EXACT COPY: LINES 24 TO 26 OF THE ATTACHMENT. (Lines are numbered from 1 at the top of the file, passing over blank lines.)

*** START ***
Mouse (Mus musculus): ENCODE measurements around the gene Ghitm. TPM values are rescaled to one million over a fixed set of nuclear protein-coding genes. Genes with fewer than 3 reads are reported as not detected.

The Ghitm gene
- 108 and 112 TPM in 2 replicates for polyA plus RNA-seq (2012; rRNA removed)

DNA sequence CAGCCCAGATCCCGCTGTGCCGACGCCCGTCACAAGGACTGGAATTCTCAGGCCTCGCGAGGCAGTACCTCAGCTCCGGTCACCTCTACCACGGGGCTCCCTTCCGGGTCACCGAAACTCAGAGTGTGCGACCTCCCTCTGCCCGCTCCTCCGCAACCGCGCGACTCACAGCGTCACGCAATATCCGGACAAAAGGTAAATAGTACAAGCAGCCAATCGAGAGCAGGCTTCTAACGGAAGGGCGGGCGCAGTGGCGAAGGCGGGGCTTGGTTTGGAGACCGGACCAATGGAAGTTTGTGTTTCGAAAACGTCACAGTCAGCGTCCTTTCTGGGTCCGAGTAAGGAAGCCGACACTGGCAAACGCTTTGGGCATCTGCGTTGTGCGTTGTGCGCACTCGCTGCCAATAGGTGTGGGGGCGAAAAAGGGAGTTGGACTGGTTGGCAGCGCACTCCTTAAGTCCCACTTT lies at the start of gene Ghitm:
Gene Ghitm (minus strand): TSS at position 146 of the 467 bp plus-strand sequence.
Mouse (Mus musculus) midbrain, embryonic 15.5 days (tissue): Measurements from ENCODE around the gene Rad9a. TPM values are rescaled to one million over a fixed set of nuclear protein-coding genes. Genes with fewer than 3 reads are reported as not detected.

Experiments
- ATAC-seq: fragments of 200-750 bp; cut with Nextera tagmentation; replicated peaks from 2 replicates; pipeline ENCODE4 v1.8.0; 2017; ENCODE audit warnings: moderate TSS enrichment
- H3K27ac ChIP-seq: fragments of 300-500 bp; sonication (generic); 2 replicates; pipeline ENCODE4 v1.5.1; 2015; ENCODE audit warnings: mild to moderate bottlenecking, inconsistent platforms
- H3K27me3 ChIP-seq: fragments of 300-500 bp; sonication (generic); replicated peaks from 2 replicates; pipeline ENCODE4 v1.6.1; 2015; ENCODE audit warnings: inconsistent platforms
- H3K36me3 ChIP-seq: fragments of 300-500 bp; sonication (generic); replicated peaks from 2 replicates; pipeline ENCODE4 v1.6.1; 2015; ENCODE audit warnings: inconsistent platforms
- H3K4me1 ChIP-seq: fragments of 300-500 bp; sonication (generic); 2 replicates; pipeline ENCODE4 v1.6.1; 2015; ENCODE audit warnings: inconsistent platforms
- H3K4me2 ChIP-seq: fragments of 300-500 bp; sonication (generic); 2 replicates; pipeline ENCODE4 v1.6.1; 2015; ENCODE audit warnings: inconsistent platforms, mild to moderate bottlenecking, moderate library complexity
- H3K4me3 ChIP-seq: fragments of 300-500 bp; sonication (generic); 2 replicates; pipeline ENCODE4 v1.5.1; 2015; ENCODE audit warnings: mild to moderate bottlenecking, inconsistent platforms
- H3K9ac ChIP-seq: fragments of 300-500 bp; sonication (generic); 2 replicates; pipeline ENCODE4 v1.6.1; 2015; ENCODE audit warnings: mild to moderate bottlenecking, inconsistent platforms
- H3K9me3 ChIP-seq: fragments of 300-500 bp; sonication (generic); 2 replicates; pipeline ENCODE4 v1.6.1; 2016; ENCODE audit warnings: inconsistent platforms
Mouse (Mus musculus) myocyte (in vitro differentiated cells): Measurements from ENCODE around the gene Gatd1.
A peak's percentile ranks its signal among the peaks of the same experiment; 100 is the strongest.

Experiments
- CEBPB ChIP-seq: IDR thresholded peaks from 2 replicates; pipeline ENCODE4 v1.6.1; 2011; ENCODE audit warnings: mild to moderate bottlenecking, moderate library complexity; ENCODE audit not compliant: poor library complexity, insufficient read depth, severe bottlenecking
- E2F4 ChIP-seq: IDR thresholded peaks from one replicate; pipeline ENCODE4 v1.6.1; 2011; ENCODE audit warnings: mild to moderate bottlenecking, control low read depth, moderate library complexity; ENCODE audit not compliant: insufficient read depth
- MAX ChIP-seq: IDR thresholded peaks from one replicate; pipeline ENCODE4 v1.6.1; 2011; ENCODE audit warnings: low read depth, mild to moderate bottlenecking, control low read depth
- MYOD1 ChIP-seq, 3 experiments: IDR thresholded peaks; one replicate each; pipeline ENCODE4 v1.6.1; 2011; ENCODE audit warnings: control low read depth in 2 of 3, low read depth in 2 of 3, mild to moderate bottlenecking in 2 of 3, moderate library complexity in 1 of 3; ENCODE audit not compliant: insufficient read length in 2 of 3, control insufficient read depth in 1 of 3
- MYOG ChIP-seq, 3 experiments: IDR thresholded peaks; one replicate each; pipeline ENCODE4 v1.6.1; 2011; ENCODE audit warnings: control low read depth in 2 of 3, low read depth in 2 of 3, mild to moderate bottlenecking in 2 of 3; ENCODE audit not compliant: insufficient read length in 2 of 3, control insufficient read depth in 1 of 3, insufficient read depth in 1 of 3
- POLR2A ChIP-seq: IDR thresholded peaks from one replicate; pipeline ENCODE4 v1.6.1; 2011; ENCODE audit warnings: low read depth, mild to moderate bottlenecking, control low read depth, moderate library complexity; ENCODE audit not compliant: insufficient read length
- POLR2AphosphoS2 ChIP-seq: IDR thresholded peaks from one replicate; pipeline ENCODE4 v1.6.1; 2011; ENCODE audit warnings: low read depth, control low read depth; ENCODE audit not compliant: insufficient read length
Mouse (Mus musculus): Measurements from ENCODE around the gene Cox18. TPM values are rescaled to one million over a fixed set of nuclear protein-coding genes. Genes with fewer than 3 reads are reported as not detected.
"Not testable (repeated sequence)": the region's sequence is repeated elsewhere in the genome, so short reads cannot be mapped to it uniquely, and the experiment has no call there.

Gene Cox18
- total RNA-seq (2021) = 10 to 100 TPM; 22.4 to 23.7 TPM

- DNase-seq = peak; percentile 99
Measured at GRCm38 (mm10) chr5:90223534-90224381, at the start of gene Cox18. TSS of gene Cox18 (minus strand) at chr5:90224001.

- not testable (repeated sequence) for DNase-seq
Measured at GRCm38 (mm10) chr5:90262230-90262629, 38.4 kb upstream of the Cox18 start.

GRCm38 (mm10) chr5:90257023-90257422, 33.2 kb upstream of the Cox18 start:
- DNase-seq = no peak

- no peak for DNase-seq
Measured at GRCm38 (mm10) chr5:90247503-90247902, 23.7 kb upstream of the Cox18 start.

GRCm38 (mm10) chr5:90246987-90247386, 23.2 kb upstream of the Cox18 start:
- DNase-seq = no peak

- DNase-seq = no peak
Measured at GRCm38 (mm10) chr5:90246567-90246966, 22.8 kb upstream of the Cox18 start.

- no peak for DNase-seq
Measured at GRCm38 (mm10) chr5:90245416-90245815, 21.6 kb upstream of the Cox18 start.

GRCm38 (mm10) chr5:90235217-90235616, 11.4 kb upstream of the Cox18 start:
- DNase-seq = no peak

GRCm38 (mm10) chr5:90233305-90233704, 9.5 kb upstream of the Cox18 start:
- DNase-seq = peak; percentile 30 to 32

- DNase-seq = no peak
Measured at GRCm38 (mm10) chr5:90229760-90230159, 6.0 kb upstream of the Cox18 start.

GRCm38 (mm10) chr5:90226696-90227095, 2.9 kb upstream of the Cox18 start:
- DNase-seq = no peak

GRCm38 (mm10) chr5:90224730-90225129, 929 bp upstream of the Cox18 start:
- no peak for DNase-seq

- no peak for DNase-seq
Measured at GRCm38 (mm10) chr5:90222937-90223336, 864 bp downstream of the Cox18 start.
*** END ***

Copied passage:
- MYOG ChIP-seq, 3 experiments: IDR thresholded peaks; one replicate each; pipeline ENCODE4 v1.6.1; 2011; ENCODE audit warnings: control low read depth in 2 of 3, low read depth in 2 of 3, mild to moderate bottlenecking in 2 of 3; ENCODE audit not compliant: insufficient read length in 2 of 3, control insufficient read depth in 1 of 3, insufficient read depth in 1 of 3
- POLR2A ChIP-seq: IDR thresholded peaks from one replicate; pipeline ENCODE4 v1.6.1; 2011; ENCODE audit warnings: low read depth, mild to moderate bottlenecking, control low read depth, moderate library complexity; ENCODE audit not compliant: insufficient read length
- POLR2AphosphoS2 ChIP-seq: IDR thresholded peaks from one replicate; pipeline ENCODE4 v1.6.1; 2011; ENCODE audit warnings: low read depth, control low read depth; ENCODE audit not compliant: insufficient read length